The Girl in the Tower

Pub Date:   |   Archive Date: 12 Feb 2018

Member Reviews

Personally I love this series, and I believe readers will, too.
Was this review helpful?

The Girl in the Tower is the second installment of Katherine Arden's Winternight Trilogy and this trilogy has ALL the feels guys!

I loved this book from start to finish. Sometimes, I really wasn't sure who the girl in the tower was supposed to be, but overall, the story was phenomenal. As always Arden sucks you into her medieval world with vivid imagery and ghosts and fairy tales that will make you shudder and crave for more. I had so much fun reading this one, that I can't wait for the third part of the trilogy to be published.
I truly recommend this series to everyone who loves fairy tales, strong female characters and fantastic scenery with a historic touch.

Katherine...

See Full Review
Was this review helpful?
This is just an amazingly well written series with a great plot. The writing is simply beautiful and lures you in to a fairytale. Just great!
Was this review helpful?
A wonderful follow-up to The Bear and the Nightingale; raw, riveting. I will definitely be recommending this at my the library; breathlessly waiting for Katherine Arden’s next book - though this one will be hard to top!
Was this review helpful?

The Girl in the Tower nicely moves forward from the ending of The Bear and the Nightingale, with an older, but just as adventurous Vasya. In this second installment, Vasya is accused of withcraft because of her ability to see and communicate with creatures that other people can't, but that people still fear. Superstitions, fear of the unexplained, and suspicion of anyone who may be different put Vasya in actual physical danger if she doesn't choose to either be controlled by a husband or the Christian church through the structure of a convent. Vasya chooses to run and that's where things take off.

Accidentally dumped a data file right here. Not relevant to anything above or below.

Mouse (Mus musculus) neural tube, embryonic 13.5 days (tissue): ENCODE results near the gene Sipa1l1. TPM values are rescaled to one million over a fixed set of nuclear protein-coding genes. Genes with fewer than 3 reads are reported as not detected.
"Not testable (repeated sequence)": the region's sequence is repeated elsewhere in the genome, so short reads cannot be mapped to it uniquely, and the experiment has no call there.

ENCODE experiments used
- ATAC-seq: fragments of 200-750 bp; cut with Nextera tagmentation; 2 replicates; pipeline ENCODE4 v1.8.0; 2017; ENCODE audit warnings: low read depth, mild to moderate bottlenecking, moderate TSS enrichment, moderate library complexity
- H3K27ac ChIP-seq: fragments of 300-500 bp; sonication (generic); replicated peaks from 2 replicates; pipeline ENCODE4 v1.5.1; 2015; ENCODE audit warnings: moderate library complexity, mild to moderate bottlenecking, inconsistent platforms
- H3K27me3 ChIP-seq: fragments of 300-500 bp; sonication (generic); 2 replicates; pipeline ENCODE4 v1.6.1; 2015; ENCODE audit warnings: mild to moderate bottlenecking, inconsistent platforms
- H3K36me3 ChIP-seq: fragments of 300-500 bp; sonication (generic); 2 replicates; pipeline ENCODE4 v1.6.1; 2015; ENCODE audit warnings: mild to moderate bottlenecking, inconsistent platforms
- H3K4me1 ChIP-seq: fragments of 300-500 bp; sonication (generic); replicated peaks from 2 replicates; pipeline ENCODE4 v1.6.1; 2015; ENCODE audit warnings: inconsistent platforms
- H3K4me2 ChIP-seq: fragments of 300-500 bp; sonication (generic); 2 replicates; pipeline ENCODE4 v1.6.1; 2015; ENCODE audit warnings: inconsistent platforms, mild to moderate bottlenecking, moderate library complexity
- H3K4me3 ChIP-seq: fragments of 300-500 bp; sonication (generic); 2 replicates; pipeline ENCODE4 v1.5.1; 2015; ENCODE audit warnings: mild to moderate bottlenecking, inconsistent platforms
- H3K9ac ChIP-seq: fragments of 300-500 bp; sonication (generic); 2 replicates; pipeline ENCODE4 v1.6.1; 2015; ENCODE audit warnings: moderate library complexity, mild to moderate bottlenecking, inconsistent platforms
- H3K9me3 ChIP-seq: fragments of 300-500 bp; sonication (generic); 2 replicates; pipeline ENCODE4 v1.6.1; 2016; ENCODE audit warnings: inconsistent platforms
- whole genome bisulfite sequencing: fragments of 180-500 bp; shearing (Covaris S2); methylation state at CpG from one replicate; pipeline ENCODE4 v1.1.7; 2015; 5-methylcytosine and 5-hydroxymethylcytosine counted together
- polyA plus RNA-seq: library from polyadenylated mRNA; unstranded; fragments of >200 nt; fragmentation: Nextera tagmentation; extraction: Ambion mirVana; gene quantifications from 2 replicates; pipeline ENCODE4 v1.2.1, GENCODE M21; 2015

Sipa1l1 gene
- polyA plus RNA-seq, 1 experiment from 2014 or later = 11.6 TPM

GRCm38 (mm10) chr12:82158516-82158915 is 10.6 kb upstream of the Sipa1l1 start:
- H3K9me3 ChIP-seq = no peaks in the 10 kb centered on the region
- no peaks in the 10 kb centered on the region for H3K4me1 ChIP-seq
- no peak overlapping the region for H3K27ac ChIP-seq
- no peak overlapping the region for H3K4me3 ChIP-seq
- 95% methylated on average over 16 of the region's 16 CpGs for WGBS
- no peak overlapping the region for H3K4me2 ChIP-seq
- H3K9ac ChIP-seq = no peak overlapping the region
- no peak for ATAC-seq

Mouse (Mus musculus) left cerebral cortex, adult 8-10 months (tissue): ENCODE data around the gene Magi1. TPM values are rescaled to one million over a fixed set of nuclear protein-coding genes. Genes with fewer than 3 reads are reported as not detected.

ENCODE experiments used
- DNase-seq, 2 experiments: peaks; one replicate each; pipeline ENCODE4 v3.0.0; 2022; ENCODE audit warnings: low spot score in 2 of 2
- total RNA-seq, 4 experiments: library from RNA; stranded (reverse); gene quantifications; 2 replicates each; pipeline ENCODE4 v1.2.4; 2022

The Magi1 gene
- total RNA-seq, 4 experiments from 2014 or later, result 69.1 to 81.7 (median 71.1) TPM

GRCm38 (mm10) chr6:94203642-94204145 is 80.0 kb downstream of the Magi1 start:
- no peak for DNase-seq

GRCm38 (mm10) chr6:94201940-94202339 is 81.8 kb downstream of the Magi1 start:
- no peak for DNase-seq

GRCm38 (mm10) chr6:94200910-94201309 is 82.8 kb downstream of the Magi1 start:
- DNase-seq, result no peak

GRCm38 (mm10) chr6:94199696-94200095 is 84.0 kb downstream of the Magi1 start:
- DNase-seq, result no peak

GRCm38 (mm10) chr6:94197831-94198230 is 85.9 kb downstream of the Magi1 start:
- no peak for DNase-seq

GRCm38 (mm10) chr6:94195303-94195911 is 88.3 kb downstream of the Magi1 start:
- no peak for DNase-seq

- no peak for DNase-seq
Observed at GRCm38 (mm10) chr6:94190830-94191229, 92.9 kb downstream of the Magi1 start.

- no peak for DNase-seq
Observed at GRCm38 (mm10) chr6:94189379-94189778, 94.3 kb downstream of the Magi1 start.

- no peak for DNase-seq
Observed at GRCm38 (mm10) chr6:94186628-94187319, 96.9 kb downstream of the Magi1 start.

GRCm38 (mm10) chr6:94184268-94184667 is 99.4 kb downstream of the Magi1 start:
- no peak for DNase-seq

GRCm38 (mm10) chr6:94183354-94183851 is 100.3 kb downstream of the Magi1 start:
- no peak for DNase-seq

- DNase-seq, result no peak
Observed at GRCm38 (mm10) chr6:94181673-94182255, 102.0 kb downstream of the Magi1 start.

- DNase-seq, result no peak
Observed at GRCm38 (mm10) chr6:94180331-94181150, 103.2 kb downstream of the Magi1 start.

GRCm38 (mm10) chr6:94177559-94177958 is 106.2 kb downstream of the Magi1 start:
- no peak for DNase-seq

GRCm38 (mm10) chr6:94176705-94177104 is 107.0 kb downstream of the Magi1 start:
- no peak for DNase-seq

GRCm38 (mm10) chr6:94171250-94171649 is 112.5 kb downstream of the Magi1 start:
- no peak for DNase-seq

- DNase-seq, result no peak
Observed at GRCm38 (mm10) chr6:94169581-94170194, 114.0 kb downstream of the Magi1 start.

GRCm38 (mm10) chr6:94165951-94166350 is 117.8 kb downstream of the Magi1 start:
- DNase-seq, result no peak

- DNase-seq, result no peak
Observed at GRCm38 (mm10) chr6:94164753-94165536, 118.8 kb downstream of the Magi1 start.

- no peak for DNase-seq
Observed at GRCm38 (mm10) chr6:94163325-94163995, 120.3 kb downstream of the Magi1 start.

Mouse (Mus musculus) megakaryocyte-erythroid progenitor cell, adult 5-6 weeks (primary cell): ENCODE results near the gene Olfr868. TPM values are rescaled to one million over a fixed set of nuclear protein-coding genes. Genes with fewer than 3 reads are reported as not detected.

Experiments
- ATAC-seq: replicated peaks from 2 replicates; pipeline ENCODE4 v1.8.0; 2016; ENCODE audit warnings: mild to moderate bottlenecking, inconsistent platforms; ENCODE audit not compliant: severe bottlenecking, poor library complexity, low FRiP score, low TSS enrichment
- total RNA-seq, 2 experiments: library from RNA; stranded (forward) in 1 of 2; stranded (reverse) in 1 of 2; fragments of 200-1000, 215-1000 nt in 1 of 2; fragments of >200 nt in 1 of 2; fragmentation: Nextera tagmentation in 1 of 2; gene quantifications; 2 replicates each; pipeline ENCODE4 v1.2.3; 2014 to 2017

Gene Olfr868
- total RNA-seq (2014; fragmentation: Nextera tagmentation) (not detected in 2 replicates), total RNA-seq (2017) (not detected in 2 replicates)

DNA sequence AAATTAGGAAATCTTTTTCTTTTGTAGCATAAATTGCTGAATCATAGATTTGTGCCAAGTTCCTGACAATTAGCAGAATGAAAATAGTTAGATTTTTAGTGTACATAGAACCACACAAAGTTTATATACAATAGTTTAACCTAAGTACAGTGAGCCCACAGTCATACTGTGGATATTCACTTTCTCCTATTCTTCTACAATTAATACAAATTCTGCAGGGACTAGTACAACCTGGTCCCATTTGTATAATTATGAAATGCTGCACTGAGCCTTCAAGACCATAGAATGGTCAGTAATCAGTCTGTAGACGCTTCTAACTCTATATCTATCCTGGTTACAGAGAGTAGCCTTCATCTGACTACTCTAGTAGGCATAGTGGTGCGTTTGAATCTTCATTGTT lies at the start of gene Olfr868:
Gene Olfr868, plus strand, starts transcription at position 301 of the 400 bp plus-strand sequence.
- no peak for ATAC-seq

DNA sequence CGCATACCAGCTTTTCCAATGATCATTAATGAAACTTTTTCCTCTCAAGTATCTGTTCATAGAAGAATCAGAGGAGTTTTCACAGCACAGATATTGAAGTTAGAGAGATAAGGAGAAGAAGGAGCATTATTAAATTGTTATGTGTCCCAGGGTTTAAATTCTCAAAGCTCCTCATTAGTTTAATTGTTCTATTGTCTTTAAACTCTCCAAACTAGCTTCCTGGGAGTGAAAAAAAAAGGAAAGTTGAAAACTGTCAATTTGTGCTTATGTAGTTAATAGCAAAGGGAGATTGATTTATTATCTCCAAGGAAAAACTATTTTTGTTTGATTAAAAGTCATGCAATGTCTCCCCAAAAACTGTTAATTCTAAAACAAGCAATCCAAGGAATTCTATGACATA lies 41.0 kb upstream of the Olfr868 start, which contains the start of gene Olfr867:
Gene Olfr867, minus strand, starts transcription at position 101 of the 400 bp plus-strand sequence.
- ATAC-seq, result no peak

The Girl in the Tower is much more adventure and action than world building...

See Full Review
Was this review helpful?

It’s become quite clear that I will read anything Katherine Arden writes. Her debut The Bear and the Nightingale was one of my favourite reads of last year. I dare say that Bear is a mere drop in the ocean when it comes to Arden’s writing and clever plot twists in The Girl in the Tower.

Following on from the ending of Bear, Vasya is branded a witch and because she's not content with just being some man’s wife or living in a convent as a nun for the rest of her life, she leaves her village with Solovey. Vasya braves the cold wilderness and doesn't look back, she wants to see the world and experience life but the only way to do this is to disguise herself as a Russian boy.

There...

See Full Review
Was this review helpful?

This richly layered tapestry of early Russia reveals a deeply researched history which flows smoothly into the supernatural fantasy world of early fairy tale and fable. Even with a fully embraced religion, the beautifully decorated orthodoxy of Russia, the harsh weather and life of the times demanded its own explanations of nature. Into this background is introduced a cast of complex characters, many of whom we met in Book 1, but who are now adults (or older adults) rather than children. The second book stands well on its own; you are probably going to prefer to read the books in order, however, to enjoy the full vision of author Katherine Arden (think Tolkien!).

Among other topics...

See Full Review
Was this review helpful?

Originally posted on Forever Young Adult on 2018 March 22

BOOK REPORT for The Girl in the Tower (Winternight Trilogy #2) by Katherine Arden

Careful, Sweetie: spoilers! This is the second book in the Winternight Trilogy, so if you haven’t read The Bear and the Nightingale, you should probably hop back in the TARDIS and go curl up in the library by the pool with the first book before continuing.

Cover Story: Montell Jordan
BFF Charm: Yay
Swoonworthy Scale: 8
Talky Talk: Like A Fine Wine
Bonus Factors: Cross-Dressing, Loyal Pets, Family, Magic
Anti-Bonus Factor: Terem
Relationship Status: To The Ends Of The Earth

Cover Story: Montell Jordan



This cover is as pretty as a classical...

See Full Review
Was this review helpful?
This book ROCKED.  Fairy tale fantasy adventure at its best!!
Was this review helpful?
I had to go and read the first book in this series as I had not done so. This is a wonderful sequel. It is just as captivating at the first. 

Thank you Netgalley for providing me with a review copy in exchange for my honest and unbiased opinion of it.
Was this review helpful?

Truly excellent. If Arden's previous book was a fairy tale, this follow-up is about the consequences of the fairy tale. It is more grounded, and doesn't shy away from harsh realities for all that it revels in magic and fantasy too. Vasya's journey continues, in wonderful and terrible ways, and we see a lot more of her extended family and of old-timey Russia now that she has left home.